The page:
Nobody Walks originally premiered at the Sundance Film Festival, which comes to no surprise, as this film carries an atmosphere you'd expect from an indie at this festival. Fast forward 9 months, and the feature is finally receiving a limited theatrical release. While the picture has a capable cast that will be recognized, it doesn't manage to gets its viewers to actually care about the characters enough to be engaging. While the story isn't boring, there isn't anything here making it worth seeing on the big screen. Writers Lena Dunham and Ry Russo-Young have created an undeniably messy script. This isn't a bad movie, but it leaves its audiences with an overwhelming sense of mediocracy. This is one of those movies you might see once, but you probably won't want to revisit it.
Martine (Olivia Thirlby) is an artist from New York who arrives in Los Angeles to work on her art film. She stays with friends of a friend, Peter (John Krasinski), his wife, Julie (Rosemarie DeWitt), their teenage daughter, Kolt (India Ennenga), and her younger brother. Martine is charming and appears to fit in nicely. However, she soon causes the family to become unbalanced while Peter helps her with the sound design on her film. Martine gets to know each member of the family, but her relationship with Peter begins to develop into something far too personal.
From the opening scene, we're made fully aware what type of attitude Martine has towards men. While she's kind, she's not shy in the slightest around guys. She's walking to a car with a man so that she can be driven to Julie and Peter's house to meet them. She begins to get close with this man and they start kissing, which is when we find out that she just met him. This behavior around guys continues throughout the film. Even though she's an overall nice person, it's difficult to get behind a character who makes as many bad decisions as she does. However, this habit of bad decision-making holds true for Peter and Julie, as well. Nearly every character in Nobody Walks is an absolute screw up and makes outright stupid choices. You'll be able to predict the direction the film is moving in, but will be hoping that it changes its path, but it never does.
Writers Lena Dunham and Ry Russo-Young have created a disastrous screenplay. While I understand what they're trying to achieve with all of these incredibly flawed characters desiring what they can't have, it ultimately comes across as an endurance test for the family as well as audiences. How many destructive decisions can one person make before one destroys what's sacred? By the end of the film, it never feels like we got the opportunity to get to know these characters beyond their lack of self-control. This could have been the perfect chance to develop some interesting characters to drive the film. The closest viewers get to a genuine moment is when Martine and Julie are in the kitchen cutting up ingredients for dinner and they begin talking about their pasts and ambitions. It's disappointing that such themes aren't spread throughout the entire movie, as it could have become something special.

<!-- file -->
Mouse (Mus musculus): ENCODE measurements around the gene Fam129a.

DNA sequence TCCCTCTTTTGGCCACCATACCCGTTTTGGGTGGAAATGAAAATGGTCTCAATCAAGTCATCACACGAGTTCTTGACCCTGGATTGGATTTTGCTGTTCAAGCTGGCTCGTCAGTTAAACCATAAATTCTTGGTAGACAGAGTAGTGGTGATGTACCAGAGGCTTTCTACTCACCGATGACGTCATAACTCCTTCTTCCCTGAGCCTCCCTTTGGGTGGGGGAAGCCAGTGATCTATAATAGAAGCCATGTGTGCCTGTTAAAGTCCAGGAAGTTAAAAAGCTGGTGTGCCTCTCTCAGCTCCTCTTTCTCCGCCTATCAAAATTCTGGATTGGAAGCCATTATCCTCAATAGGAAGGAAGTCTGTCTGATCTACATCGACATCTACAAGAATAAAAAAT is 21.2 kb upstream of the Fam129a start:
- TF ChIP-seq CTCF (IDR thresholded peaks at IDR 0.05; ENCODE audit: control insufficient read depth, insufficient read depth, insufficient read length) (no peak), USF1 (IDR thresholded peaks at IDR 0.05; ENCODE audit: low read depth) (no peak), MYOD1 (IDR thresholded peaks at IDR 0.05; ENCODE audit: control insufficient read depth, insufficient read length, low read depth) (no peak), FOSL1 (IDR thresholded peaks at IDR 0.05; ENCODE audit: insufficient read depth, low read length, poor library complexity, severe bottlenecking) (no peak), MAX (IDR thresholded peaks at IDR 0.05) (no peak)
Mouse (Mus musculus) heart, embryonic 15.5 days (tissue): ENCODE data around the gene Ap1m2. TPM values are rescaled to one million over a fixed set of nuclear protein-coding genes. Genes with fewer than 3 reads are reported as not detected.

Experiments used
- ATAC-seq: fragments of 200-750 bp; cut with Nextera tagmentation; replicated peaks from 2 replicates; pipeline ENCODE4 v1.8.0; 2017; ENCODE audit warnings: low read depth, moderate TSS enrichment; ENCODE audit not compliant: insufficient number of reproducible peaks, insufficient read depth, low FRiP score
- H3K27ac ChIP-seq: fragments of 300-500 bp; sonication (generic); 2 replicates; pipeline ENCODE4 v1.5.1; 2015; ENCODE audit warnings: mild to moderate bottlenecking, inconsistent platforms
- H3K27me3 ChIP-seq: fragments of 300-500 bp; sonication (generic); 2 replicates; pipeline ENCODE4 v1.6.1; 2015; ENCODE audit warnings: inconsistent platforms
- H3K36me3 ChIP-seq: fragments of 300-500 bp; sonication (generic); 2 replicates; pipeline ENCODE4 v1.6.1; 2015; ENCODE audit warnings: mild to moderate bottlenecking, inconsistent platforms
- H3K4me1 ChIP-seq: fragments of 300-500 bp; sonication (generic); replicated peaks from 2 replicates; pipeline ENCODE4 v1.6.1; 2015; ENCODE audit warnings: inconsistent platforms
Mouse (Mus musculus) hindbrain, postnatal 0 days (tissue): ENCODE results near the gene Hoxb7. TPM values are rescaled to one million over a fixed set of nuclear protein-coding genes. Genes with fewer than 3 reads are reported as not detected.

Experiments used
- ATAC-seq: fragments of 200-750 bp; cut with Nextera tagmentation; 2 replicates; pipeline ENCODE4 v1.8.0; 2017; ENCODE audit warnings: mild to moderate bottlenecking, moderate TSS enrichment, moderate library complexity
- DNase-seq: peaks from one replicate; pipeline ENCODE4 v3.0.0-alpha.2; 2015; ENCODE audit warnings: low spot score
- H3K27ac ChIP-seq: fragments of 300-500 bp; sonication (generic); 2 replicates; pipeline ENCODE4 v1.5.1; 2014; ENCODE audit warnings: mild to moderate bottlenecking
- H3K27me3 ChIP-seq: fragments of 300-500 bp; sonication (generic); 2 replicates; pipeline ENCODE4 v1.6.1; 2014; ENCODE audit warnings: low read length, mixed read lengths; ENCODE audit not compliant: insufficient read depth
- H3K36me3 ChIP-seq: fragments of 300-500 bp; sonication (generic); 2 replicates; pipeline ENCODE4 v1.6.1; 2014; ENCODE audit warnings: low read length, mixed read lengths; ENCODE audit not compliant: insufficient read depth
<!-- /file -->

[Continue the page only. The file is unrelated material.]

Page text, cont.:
The most impressive thing about Nobody Walks is the solid acting. Olivia Thirlby does a good job as Martine. She delivers the character's charm very well. John Krasinski manages to improve the quality of the dialogue itself with his delivery and chemistry with both Rosemarie DeWitt and Olivia Thirlby. DeWitt is quite impressive as Julie. During her more personal scenes, she provides a genuine tone to numerous sequences. India Ennenga even manages to showcase her talent as Kolt. Her softer performance juxtaposes nicely with all the craziness that occurs within her family. This cast delivers a round of worthwhile performances, but they don't entirely make up for the screenplay's faults.
The entire film wraps around Martine moving into this family's house and eventually destructing their emotional structure, causing everything to collapse. Unfortunately, the screenplay provides the characters with an extremely small amount of development. The major plot points are primarily one dramatic event after the other. It's very difficult to gain sympathy for characters when they make such bad decisions. This feature relies a lot on these characters, yet we never get to know any of them. They all still feel like strangers by the end of the movie. Despite all of its problems, Nobody Walks still has its moments where the film comes across as a genuine indie feature. I don't recommend seeing this on the big screen, but it's worth a rental on a slow weekend for those who enjoy independent dramas.